Detroit's downshifting

January 18, 2001|By Bruce Piasecki

TROY, N.Y. -- With high gasoline prices and concerns about global warming, we've heard a drumbeat of criticisms of four-ton, 10 mile-per-gallon SUVs.

But what we haven't seen front and center will be on display at the Motor Trend International Auto Show in Baltimore this week. Once kept behind the scenes, manufacturers are proudly rolling out models that promise nothing less than an environmental revolution in mass transportation.

Aside from the innovative technologies, there are two remarkable features about these new cars.

First, they were not developed to meet consumer demand, but to satisfy the manufacturers' need for public relations.

Second, American car companies are once again following the lead of Japan into a new era of energy efficiency. A quarter-century ago, U.S. automakers fought Japanese efficiency and took an expensive beating. This time -- in a triumph of globalization -- U.S. manufacturers are seeing the Japanese innovators not as competitors, but as their partners because of the interlocking arrangements among the world's major auto companies.

Whatever the motive, these technologies are becoming available just when they are needed. Consider the new products:

Ford claims its TH!NK, an electric vehicle, is being sold faster than it can be built.

General Motors proudly displays the sleek, aerodynamic Precept, featuring one of the lowest drag coefficients ever, which may ultimately be powered by a hydrogen fuel cell.

Nissan's Sentra CA (Clean Air) is the only gas-fueled vehicle in the world to receive California Air Resources Board certification as a super-ultra low-emissions vehicle.

DaimlerChrysler has already released something resembling the ideal goal of environmentalists: the ESX3, a hybrid that gets 72 mpg because of a plastic body that weighs 46 percent less (and costs 15 percent less) than steel, while providing equal protection.

Why the innovation? The primary reason is improving image.

"Our decision to be environmental leaders was not customer-driven back then and still is not customer-driven today," says Art Garner, manager of public relations for Honda, a car company that purports to be No. 1 when it comes to the environment. Mr. Garner says that Honda was the first to deliver ultra-low-emission vehicles, nickel-metal hydride batteries and a gas/electric hybrid -- the Insight -- to the U.S. market.

While the death of the combustion engine may have been exaggerated, Dennis Minano, GM's chief environmental officer, says that the industry knows its days are numbered. In fact, today analysts and executives alike are much more optimistic about hybrid engines (part electric, part internal combustion) and eventually fuel-cell engines powered by hydrogen.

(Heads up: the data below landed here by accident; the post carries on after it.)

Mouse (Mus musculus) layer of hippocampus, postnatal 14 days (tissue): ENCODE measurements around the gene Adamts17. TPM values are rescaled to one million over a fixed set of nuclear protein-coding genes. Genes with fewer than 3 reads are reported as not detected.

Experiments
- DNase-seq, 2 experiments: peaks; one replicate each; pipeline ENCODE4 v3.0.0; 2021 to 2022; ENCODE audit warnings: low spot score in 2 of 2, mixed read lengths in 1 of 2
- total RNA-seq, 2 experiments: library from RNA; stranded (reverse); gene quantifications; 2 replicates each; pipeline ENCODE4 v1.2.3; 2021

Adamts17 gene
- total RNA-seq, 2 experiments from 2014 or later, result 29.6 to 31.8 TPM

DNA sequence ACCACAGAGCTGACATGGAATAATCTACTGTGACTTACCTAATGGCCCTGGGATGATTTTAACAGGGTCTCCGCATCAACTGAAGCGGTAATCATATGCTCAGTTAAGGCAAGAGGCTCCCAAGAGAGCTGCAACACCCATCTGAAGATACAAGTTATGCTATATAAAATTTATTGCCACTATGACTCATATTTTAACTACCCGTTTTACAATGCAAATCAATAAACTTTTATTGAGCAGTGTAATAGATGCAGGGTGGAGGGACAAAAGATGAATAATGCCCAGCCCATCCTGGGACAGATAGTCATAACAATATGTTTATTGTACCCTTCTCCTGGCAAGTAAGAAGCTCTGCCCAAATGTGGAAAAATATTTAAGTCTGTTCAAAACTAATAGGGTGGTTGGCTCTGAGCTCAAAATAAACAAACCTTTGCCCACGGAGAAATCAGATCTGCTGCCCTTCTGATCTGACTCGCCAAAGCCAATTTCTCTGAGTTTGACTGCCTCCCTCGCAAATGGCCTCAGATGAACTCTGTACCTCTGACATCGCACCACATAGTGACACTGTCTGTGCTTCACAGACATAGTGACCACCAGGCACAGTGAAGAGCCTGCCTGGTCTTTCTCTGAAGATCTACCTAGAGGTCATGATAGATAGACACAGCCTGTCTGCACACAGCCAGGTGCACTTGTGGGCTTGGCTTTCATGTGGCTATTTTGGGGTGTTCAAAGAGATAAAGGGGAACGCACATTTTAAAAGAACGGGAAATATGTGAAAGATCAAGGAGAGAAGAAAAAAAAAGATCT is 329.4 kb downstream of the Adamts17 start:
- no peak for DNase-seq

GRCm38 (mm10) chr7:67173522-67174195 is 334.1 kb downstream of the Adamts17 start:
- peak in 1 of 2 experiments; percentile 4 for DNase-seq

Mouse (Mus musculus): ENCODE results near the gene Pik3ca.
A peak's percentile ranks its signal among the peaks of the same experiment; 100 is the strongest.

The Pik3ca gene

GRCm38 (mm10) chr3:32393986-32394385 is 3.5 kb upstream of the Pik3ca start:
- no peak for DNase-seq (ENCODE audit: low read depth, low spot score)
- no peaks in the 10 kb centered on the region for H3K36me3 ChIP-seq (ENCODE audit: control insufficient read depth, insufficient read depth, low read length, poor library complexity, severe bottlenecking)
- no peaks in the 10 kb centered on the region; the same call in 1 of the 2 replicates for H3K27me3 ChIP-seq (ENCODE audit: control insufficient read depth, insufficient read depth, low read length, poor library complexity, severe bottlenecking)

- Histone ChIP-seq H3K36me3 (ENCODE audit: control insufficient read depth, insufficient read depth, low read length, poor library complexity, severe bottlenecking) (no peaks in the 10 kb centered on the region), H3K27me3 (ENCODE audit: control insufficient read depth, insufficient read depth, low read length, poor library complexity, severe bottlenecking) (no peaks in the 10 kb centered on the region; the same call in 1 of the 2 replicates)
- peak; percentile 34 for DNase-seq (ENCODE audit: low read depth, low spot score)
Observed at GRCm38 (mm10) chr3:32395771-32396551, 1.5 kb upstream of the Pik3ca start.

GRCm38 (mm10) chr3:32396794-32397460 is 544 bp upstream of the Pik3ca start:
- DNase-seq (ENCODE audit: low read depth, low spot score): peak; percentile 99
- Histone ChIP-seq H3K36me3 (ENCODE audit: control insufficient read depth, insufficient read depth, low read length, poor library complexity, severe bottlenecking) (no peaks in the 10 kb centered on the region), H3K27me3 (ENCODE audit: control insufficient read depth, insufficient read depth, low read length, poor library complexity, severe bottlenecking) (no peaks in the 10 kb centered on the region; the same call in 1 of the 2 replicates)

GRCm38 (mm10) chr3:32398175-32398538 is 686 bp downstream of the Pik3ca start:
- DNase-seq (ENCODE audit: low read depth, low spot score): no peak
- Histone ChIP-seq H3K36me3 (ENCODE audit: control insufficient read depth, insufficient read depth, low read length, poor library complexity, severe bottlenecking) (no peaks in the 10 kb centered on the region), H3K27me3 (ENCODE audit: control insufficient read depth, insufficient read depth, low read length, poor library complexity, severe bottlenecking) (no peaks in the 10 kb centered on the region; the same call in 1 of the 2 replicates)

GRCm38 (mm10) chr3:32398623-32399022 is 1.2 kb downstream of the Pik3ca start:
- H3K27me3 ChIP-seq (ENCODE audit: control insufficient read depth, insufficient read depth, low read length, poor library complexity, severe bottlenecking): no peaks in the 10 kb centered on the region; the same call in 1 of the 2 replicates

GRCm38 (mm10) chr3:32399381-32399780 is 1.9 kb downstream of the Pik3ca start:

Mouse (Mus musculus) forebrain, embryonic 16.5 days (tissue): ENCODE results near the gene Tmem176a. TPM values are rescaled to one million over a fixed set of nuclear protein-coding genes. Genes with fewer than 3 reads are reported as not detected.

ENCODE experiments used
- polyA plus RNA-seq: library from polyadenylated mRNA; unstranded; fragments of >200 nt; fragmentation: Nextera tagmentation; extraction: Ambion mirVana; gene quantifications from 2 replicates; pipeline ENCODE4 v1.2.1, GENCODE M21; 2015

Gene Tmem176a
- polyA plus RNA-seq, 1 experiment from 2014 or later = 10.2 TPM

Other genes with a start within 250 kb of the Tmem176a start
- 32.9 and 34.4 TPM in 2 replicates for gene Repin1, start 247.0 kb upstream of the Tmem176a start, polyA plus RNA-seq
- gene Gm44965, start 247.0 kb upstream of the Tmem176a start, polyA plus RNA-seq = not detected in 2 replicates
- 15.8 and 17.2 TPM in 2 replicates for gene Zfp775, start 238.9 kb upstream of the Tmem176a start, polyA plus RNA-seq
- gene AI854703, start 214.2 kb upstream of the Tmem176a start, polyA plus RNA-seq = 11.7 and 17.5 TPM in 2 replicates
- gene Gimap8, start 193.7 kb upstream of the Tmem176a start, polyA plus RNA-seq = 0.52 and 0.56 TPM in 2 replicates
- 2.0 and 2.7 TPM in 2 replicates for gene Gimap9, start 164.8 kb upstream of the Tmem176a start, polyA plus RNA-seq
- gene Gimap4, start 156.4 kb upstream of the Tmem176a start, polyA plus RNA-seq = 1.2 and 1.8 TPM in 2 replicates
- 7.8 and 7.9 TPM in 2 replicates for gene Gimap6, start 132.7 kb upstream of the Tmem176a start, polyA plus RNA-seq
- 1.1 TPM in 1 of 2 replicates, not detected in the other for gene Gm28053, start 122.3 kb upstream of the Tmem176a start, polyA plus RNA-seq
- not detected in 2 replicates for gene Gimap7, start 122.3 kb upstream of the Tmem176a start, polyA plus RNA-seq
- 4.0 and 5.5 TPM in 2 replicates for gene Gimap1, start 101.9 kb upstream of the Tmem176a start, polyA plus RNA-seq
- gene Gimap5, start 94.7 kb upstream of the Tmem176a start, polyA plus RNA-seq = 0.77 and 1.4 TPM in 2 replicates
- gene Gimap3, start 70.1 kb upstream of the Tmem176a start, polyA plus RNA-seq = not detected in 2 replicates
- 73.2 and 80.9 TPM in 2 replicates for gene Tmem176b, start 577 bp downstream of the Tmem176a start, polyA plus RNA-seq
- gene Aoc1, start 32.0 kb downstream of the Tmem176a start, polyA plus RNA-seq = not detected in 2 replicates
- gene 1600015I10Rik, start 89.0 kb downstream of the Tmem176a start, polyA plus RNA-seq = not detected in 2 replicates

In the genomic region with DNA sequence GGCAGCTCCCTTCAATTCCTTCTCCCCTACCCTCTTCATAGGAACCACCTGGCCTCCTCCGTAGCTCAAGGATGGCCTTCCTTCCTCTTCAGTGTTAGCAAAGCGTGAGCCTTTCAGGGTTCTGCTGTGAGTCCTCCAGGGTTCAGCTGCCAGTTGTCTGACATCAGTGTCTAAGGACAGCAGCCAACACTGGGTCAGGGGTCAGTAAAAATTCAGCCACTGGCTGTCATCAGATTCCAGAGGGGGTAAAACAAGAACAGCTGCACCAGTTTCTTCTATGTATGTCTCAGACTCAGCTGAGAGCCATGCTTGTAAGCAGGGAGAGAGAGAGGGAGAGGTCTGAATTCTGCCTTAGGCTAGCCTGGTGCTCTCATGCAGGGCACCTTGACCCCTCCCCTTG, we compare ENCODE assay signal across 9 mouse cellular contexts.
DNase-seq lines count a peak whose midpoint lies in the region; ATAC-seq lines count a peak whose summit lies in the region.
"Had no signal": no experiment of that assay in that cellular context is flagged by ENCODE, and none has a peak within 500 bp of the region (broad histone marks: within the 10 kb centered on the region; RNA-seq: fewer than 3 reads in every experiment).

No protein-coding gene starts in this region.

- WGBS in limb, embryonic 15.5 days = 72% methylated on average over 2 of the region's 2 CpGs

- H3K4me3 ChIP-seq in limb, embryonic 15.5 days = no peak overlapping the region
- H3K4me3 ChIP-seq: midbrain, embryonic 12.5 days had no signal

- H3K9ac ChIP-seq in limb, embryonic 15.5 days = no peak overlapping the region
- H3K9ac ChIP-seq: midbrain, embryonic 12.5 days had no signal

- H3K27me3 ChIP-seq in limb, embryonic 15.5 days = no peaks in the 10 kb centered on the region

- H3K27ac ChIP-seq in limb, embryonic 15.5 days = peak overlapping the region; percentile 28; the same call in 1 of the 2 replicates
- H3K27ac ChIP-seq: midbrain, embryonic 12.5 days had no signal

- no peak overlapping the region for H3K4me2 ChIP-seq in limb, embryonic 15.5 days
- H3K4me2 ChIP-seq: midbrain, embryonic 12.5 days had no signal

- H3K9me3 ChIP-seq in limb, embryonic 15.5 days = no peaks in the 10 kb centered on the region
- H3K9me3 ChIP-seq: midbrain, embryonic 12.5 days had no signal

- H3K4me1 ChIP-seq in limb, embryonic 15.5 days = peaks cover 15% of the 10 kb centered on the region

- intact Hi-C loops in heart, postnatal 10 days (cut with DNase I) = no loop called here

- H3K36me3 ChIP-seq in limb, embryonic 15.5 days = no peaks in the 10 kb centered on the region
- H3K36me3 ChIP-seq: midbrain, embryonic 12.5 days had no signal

"Five years ago, a hydrogen economy seemed like a distant fantasy," Mr. Minano said. "Today, the fuel cell is evolving, and there is an enormous potential for energy savings and environmental performance." In fact, this month BMW announced it will bring its fleet of 750hL sedans to the United States, which it claims is the world's first fleet of hydrogen-powered cars.

The biggest question looming is not how to get Detroit to produce such cars, but how to get consumers to buy them. Gas prices and environmental concerns are part of the answer. But basic utility is also essential. Consumers want additional seating space and cargo room, things missing in electric vehicles and early hybrids.

Toyota's hybrid five-passenger sedan, Prius, seems to have the edge in that category. More than 30,000 are on the road in Japan, and there is a long waiting list in the United States. Meanwhile, Dodge has rolled out a hybrid Durango SUV, and Ford and GM have versions ready as well.

At today's gas prices, the average driver would save $300 a year at the pump driving a car like the Prius instead of a typical sedan while being able to travel 600 miles between fill-ups and reducing emissions by as much as 84 percent.

The car company that will win the race to build the future's superior car will have to fashion a corporate strategy that drives emissions toward zero while providing the owner with performance and comfort. An intelligent blend of bold vision and practical incrementalism will be necessary to bridge the gap between today's traditional car, loved by consumers, and the new alternative fuels of the near future.

Though its reasons may not be noble, the industry seems to be on the right track.

Bruce W. Piasecki is director of the Environmental Management Program at Rensselaer Polytechnic Institute's Lally School of Business and Technology. He is the author of "Corporate Environmental Strategy" (John Wiley and Sons, 1996).

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